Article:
An equation for determining the distance D based upon the frequency value of FIF output from mixer 110 can be derived as shown below with knowledge of the 250 MHz sweep range and 1.2 ms time period provided by oscillator 100. First, time (t) in seconds is related to the distance D in meters and the speed of light (c) as follows:
where c=299.8×106 meters/sec. Further, the frequency difference in the transmitted and received signals FIF is related to time t as follows:
F.sub.IF =tΔt/Δf (2)
where Δf is the frequency sweep range provided by oscillator 100, and Δt is the time period over which the frequency range is swept by oscillator 100. Combining equations (1) and (2), FIF is obtained in terms of D as follows:
F.sub.IF =DΔf/cΔt (3)
D in terms of FIF is then:
D=F.sub.IF cΔt/Δf (4)
With Δf=250 MHz and Δt=1.2 msec, a frequency difference FIF of 695 Hz will be provided for a distance D of 1 meter as seen from equation (4).
The rate an object is moving toward or away from the antenna 106, or the change in D with respect to time (dD/dt) can also be determined by the circuitry of FIG. 1. With the object, such as simulator 108, moving farther away from the antenna 106, the received signal will increase in frequency relative to the transmitted signal as shown in FIG. 5A. With an object moving away, frequency FIF provided from mixer 110 during a period Δt when the transmitted signal is increasing in frequency will be smaller than during a period Δt when the transmitted signal is decreasing in frequency, dependent on dD/dt, as illustrated in FIG. 5A. With an object moving closer to the antenna 106, the received signal will decrease in frequency relative to the transmitted signal as shown in FIG. 5B. With an object moving closer, frequency FIF provided from mixer 110 during a period when the transmitted signal is increasing in frequency will then be larger than during a period when the transmitted signal is decreasing in frequency, dependent on dD/dt, as further illustrated in FIG. 5B. By measuring the difference in frequency between sweep periods, dD/dt can, thus, be determined.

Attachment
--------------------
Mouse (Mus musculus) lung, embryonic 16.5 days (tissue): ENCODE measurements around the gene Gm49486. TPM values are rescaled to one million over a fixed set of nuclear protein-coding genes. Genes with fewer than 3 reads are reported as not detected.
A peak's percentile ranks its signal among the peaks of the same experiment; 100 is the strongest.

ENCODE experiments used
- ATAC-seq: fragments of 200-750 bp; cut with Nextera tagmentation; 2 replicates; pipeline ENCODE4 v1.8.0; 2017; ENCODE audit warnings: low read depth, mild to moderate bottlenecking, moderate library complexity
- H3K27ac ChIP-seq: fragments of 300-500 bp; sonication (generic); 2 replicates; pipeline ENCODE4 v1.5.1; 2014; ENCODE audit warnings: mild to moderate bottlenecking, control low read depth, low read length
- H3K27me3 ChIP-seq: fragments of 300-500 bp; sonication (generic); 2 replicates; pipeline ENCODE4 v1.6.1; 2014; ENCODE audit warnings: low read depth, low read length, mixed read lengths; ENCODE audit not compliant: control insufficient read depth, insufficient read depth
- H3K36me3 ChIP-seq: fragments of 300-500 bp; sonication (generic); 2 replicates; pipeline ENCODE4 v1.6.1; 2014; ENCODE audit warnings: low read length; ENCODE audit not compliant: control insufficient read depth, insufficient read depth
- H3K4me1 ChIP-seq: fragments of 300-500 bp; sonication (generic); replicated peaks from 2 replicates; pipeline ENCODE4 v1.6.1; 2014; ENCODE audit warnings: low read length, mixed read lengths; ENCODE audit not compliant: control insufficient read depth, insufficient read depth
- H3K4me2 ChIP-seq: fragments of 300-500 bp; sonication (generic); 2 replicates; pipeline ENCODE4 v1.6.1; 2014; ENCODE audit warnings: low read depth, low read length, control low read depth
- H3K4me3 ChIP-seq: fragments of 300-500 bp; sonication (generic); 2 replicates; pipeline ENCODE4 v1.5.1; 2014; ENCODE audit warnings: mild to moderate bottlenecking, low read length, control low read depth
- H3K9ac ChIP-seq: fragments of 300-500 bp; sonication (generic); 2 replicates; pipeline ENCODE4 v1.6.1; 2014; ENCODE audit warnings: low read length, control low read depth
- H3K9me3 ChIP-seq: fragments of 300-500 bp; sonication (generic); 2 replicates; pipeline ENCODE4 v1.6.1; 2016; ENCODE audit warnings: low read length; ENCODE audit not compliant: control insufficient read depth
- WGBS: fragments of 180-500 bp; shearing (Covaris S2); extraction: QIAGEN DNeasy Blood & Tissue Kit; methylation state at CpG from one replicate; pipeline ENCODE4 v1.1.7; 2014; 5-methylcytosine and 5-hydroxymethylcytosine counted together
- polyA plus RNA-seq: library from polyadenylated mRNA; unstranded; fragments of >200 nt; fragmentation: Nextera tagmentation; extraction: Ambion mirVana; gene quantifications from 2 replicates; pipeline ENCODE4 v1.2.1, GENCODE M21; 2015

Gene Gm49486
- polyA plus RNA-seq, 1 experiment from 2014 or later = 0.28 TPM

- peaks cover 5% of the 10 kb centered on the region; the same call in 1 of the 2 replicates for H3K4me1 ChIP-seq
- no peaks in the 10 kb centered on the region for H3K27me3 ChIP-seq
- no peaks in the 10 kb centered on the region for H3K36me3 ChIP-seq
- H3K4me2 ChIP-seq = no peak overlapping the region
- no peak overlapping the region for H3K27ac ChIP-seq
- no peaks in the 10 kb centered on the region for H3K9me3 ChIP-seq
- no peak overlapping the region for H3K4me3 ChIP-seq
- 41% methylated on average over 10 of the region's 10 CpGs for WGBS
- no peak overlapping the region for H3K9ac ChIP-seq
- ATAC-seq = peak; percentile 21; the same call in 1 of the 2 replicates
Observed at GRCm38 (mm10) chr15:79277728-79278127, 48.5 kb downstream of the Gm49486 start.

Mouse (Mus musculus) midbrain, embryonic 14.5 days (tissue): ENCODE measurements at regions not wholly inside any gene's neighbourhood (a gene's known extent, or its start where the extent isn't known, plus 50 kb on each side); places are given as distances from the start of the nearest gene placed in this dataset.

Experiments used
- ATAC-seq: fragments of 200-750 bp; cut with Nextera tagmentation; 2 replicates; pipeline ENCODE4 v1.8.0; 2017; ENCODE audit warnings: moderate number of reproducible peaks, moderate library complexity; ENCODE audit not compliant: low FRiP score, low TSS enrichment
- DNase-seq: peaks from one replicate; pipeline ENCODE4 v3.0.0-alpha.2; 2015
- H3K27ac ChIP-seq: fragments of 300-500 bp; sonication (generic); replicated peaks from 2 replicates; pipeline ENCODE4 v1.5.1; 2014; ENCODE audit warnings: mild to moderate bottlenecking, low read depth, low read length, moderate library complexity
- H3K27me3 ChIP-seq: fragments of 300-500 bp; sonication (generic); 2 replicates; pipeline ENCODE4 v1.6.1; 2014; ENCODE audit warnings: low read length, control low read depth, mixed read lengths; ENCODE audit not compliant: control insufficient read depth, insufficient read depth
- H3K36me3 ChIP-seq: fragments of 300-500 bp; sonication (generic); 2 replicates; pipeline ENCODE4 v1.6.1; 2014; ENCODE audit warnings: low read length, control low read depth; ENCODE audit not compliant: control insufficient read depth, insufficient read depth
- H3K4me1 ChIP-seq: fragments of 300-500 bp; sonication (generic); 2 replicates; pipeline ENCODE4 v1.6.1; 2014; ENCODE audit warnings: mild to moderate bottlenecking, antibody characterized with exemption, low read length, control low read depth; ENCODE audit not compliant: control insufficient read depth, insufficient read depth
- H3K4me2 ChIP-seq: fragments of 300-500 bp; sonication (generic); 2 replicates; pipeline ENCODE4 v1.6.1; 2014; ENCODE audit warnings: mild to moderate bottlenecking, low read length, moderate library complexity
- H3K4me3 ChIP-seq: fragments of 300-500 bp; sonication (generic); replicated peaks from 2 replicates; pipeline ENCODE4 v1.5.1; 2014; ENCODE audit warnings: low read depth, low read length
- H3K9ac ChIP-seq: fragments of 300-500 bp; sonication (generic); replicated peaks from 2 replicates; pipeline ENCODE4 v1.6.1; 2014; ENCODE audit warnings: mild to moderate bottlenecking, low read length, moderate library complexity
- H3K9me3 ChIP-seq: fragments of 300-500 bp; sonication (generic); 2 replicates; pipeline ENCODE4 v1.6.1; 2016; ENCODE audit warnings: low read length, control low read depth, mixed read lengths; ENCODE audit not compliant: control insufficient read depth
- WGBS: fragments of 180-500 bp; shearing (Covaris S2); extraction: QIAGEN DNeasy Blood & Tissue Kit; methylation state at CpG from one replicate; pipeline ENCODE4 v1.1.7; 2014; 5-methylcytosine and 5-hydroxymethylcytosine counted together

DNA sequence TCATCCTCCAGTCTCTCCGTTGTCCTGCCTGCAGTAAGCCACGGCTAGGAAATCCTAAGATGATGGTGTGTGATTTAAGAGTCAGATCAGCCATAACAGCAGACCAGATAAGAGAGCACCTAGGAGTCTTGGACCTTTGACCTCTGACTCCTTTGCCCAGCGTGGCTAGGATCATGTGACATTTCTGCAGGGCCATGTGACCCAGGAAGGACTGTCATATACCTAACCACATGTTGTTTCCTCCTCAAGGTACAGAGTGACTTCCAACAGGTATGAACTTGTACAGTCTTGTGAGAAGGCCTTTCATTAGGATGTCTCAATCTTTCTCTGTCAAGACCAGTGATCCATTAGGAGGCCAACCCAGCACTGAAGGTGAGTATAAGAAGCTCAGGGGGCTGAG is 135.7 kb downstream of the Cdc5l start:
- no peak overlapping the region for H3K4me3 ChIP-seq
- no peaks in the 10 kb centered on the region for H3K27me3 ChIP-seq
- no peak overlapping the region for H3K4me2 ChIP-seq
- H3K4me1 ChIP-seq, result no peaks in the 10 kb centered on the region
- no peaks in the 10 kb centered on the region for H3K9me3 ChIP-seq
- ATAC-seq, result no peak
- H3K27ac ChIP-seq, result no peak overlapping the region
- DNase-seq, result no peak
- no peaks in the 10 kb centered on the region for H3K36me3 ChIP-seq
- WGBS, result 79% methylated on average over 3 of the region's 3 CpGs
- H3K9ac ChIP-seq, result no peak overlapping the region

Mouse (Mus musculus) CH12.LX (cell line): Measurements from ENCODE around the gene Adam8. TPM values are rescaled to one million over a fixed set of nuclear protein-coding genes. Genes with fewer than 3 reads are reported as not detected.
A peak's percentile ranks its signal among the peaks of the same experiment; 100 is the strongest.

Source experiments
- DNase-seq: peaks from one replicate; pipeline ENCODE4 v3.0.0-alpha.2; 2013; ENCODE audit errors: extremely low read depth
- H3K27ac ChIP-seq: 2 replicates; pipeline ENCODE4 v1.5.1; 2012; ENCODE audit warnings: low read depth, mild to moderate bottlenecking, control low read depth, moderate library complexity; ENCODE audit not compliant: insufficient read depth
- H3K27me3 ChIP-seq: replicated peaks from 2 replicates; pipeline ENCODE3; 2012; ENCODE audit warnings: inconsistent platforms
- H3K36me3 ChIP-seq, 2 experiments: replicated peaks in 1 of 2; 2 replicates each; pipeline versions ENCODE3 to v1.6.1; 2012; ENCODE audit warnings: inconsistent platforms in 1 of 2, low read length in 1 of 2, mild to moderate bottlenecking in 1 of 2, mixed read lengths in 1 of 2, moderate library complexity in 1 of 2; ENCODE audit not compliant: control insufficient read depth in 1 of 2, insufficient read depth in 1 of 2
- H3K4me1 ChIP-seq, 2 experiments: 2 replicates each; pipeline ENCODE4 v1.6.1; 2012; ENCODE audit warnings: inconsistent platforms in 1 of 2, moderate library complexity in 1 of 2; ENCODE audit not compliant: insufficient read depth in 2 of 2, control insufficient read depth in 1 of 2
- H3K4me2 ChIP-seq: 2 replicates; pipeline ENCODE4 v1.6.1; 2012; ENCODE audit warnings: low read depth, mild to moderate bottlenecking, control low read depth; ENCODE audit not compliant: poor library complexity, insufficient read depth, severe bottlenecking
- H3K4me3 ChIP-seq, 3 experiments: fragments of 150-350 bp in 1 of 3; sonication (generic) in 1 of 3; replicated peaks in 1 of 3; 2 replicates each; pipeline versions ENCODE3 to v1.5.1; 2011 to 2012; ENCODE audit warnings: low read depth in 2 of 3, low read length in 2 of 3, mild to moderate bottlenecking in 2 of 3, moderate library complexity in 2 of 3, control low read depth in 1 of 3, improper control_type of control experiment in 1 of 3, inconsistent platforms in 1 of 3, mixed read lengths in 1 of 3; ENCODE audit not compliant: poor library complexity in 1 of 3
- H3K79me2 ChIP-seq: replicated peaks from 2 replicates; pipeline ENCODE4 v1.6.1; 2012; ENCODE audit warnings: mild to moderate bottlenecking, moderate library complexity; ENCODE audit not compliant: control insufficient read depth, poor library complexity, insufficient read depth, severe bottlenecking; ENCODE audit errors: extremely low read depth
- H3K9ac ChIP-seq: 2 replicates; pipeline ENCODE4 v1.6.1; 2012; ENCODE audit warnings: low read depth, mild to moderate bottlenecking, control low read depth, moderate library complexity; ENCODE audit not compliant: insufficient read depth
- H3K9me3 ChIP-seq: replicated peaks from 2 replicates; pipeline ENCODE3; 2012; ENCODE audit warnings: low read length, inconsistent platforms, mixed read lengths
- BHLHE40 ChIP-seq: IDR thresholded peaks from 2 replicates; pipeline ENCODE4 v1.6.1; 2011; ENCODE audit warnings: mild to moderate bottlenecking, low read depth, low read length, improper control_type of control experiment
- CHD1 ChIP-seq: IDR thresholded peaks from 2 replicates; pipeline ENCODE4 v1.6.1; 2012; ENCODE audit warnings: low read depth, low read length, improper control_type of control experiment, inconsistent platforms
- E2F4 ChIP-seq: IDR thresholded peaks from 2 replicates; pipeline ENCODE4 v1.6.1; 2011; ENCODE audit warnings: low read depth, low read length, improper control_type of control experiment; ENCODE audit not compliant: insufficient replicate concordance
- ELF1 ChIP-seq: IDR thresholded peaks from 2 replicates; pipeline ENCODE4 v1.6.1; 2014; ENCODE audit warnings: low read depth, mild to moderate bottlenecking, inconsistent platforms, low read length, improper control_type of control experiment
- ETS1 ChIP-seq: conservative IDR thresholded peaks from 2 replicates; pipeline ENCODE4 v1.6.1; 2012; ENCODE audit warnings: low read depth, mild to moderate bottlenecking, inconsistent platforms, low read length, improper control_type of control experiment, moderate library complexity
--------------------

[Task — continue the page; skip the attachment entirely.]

To assure proper performance of the collision avoidance radar of FIG. 1, the device must be regularly tested or calibrated. During calibration, assurances must be made that the oscillator 100 is operating inside the 76-77 GHz range specified by the FCC, even though the radar may be functioning properly outside that range. Further, the 250 MHz sweep range Δf and 1.2 msec sweep period Δt must be verified to assure accurate distance calculations are being made using equation (4). A receiver is typically connected to the oscillator 100 during calibration to assure the oscillator is functioning properly.
Calibration is also performed using the simulator 108 to check that the radar indicates proper distances D accurately up to 100 meters. The simulator 108 is also utilized to assure the radar system indicates proper change in distance measurements dD/dt as described above.
A disadvantage of utilizing the 12 meter metal spherical standard for a simulator, however, is that a large area is required for performing simulation. Another disadvantage is the awkwardness in moving the plate a specified distance during a specified time to determine dD/dt.
SUMMARY OF THE INVENTION
The present invention enables testing a collision avoidance radar system while using significantly less space than a 12 meter metal spherical standard requires. Further, dD/dt tests can be made without requiring the awkward movement of equipment as is required with a 12 meter sphere simulator.
The present invention also enables testing the frequency sweep range Δf and time period Δt of a signal provided from oscillator 100 without requiring that additional test equipment be connected to the oscillator.